Cast seven-spoke rims carry a 130/90-16 front tire and 170/70B-16 at the back. Braking is provided by a pair of 298mm rotors clamped by the two-piston front calipers, and one 298mm rotor with a single-pot caliper at the rear. These deliver strong stopping power with low lever effort, along with good feedback. However, ABS is not offered.

Even at parking-lot speeds, the steering feels light, and the Deluxe is easy to handle for U-turns and such. It tracks well through corners and also feels stable at highway velocities. Overall, the Deluxe delivers a comfy ride; its rear suspension provides good compliance for small and large bumps. However, the fork offers little damping, which allows the front end to wallow sometimes.

Features and Ergonomics

Having that large batwing fairing and tall windscreen leading the way parts the wind and offers good weather protection without buffeting. Wide rubber-mounted handlebars soak up vibration and provide good leverage for steering. A minimalist dash cluster includes an analog speedometer, an odometer, dual trip meters, a low-fuel mileage counter, clock, and fuel-warning light. At night, its red illumination is a nice feature, but the bike has no tach, fuel gauge, or ambient (or coolant) temperature readouts. The usual indicator lamps advise of neutral, high beam, turn signal, low-oil level, low fuel, high coolant temperature, and engine-diagnostic warning.

Although the Deluxe model is fairly devoid of gadgets, it does come with a handy Garmin zumo 665 GPS, which also offers weather and traffic updates if you subscribe to a service. It can be easily popped out of the instrument panel and includes a mount to use it in your car. In addition, there’s XM satellite radio (requires a subscription) and Bluetooth connectivity for those wireless headsets. The sound system is iPod/iPhone compatible with a holder and charging connector, and the audio system can be controlled from the left handlebar. We enjoyed the music, which can be heard even at highway speeds, and the GPS worked well.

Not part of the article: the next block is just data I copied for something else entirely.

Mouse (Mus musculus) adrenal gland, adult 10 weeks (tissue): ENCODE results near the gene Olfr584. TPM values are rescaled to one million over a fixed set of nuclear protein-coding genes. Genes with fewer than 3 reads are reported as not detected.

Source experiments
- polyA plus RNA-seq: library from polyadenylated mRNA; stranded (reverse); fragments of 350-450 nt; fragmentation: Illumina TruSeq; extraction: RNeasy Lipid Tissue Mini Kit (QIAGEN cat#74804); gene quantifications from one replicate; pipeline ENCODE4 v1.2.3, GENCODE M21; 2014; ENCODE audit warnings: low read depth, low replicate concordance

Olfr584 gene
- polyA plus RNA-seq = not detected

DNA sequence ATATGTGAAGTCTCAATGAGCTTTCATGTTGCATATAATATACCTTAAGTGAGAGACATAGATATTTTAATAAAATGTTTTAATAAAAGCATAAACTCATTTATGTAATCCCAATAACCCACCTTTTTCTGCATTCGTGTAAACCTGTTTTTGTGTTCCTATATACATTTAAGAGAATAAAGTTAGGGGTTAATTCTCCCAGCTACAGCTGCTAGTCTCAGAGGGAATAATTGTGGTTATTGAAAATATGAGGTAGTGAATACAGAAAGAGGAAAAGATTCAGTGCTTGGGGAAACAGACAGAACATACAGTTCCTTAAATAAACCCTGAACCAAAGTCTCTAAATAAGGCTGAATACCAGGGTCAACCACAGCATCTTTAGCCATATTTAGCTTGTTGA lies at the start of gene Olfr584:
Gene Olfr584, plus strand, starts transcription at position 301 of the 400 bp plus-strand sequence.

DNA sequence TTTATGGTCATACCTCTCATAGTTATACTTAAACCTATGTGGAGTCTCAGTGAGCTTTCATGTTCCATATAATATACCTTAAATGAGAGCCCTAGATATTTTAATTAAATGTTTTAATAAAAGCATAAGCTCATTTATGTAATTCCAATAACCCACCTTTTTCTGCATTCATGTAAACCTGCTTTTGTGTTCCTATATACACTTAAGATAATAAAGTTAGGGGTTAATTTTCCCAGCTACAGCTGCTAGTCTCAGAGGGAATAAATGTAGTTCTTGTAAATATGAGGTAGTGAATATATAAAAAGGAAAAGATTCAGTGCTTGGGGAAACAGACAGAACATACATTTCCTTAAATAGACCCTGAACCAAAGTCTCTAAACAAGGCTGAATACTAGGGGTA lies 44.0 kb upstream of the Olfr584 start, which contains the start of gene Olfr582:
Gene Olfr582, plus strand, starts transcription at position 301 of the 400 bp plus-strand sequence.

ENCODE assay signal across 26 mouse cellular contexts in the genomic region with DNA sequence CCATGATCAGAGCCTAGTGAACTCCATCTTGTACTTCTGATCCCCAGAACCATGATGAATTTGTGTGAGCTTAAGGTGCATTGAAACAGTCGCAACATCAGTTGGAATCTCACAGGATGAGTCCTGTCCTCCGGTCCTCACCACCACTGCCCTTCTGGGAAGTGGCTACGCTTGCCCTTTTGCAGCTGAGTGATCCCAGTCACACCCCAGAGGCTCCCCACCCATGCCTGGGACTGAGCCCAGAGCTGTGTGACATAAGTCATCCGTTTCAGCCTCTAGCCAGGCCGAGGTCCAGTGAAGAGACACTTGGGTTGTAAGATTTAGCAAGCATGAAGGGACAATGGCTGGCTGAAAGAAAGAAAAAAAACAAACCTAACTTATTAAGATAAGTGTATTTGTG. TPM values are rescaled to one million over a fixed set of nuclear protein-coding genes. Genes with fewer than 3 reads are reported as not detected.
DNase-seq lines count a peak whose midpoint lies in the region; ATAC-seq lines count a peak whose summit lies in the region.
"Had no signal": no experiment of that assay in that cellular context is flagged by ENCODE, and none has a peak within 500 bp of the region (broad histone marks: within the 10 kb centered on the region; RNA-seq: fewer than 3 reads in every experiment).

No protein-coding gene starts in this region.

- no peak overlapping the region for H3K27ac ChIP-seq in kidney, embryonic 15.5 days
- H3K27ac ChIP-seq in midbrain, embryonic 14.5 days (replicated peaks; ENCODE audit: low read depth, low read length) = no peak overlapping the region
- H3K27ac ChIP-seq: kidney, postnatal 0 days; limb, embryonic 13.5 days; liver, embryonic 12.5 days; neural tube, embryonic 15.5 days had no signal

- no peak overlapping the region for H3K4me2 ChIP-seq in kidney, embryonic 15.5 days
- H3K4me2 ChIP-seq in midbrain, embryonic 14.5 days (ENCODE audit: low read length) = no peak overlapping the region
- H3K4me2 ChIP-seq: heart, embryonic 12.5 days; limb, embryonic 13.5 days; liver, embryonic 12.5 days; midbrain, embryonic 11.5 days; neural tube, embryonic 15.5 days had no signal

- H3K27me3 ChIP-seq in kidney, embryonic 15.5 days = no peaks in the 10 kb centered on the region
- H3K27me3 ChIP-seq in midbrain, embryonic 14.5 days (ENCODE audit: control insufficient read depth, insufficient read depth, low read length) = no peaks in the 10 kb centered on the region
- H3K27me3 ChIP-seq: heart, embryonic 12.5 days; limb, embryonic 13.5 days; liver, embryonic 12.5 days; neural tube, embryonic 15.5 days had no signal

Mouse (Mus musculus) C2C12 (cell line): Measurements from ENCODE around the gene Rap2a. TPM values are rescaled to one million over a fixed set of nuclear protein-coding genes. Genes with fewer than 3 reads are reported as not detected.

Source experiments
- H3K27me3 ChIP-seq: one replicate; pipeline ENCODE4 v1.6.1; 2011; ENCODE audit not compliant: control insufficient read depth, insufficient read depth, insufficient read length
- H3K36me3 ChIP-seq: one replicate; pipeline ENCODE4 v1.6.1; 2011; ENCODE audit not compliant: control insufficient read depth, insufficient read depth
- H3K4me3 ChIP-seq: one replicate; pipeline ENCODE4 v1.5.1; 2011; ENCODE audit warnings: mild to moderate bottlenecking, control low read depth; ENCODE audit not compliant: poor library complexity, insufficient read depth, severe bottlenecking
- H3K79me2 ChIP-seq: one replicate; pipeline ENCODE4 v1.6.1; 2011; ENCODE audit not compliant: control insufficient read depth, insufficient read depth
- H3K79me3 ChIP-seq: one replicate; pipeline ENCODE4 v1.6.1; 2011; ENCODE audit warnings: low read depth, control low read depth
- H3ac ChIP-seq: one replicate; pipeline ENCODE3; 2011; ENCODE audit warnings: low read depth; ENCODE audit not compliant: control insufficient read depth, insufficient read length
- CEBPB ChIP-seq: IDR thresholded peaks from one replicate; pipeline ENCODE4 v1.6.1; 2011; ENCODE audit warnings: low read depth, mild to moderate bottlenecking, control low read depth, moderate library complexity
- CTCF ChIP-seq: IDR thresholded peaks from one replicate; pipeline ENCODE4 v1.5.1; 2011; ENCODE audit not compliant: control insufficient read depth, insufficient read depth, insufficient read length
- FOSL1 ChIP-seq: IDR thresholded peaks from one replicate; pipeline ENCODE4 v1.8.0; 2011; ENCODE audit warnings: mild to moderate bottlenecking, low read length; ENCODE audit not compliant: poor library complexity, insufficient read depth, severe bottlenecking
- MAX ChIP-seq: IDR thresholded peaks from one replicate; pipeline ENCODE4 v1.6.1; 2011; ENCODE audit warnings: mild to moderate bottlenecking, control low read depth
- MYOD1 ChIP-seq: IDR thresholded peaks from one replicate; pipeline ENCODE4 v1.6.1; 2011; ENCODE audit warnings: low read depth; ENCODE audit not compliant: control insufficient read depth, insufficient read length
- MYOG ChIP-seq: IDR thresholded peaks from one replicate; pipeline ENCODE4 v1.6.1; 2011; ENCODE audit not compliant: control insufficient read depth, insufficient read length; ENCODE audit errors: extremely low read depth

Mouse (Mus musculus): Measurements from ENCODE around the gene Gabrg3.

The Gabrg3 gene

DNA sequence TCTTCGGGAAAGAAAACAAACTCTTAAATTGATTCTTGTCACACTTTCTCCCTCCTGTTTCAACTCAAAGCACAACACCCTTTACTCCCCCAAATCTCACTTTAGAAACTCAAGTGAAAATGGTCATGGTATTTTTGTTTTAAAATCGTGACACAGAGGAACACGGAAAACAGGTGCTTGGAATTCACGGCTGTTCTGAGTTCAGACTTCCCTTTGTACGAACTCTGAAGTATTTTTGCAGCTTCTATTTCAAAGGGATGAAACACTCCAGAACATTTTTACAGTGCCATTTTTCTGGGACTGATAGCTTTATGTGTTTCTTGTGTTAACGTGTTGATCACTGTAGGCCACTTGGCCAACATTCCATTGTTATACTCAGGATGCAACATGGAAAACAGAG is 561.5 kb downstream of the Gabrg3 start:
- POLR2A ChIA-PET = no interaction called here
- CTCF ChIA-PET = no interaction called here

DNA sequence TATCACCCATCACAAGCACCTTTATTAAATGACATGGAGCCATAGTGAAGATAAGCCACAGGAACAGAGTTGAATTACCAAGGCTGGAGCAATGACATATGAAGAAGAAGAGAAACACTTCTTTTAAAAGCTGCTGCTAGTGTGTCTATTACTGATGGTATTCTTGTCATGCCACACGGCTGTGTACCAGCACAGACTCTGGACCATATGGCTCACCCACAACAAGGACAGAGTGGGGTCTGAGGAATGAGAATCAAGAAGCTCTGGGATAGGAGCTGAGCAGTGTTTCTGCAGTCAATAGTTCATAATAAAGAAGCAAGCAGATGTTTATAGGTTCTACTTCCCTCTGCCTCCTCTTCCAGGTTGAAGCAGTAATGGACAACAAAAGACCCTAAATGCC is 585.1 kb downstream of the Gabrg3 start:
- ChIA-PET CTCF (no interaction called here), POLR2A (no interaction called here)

The seat is nicely shaped for a comfortable ride, and that low 27.2-inch height lets most folks plant their feet firmly on the pavement when stopped. Rider footboards add to the cruiser feel, yet they don’t drag too readily in corners. Passenger seating is comfortable, with a fair-sized saddle and pegs instead of footboards. Get the optional backrest, your passenger will appreciate it.

There’s an auxiliary fuel tank that’s connected to the main tank, which allows the main tank to be svelter. Total fuel capacity is only 4.9 gallons, which is less than we prefer for traveling.

Touring riders will appreciate the hard, lockable, and color-matched saddlebags. They have a capacity of 28.8 liters each and keep the weather out. There’s room for multi-day trips, and for longer jaunts a tailbag can be used. Although a full-face helmet won’t fit inside, we found that a motorcycle jacket will fit in either side, which is handy when going into a cafe.

Final Thoughts

With a price tag under 14 grand, we think that Star’s Deluxe offers good value in the cruiser segment. It’s well made of quality components with top-notch fit and finish, and there are plenty of accessories already offered. If you’re shopping for a cruiser in this size category, check one out at the Star showroom.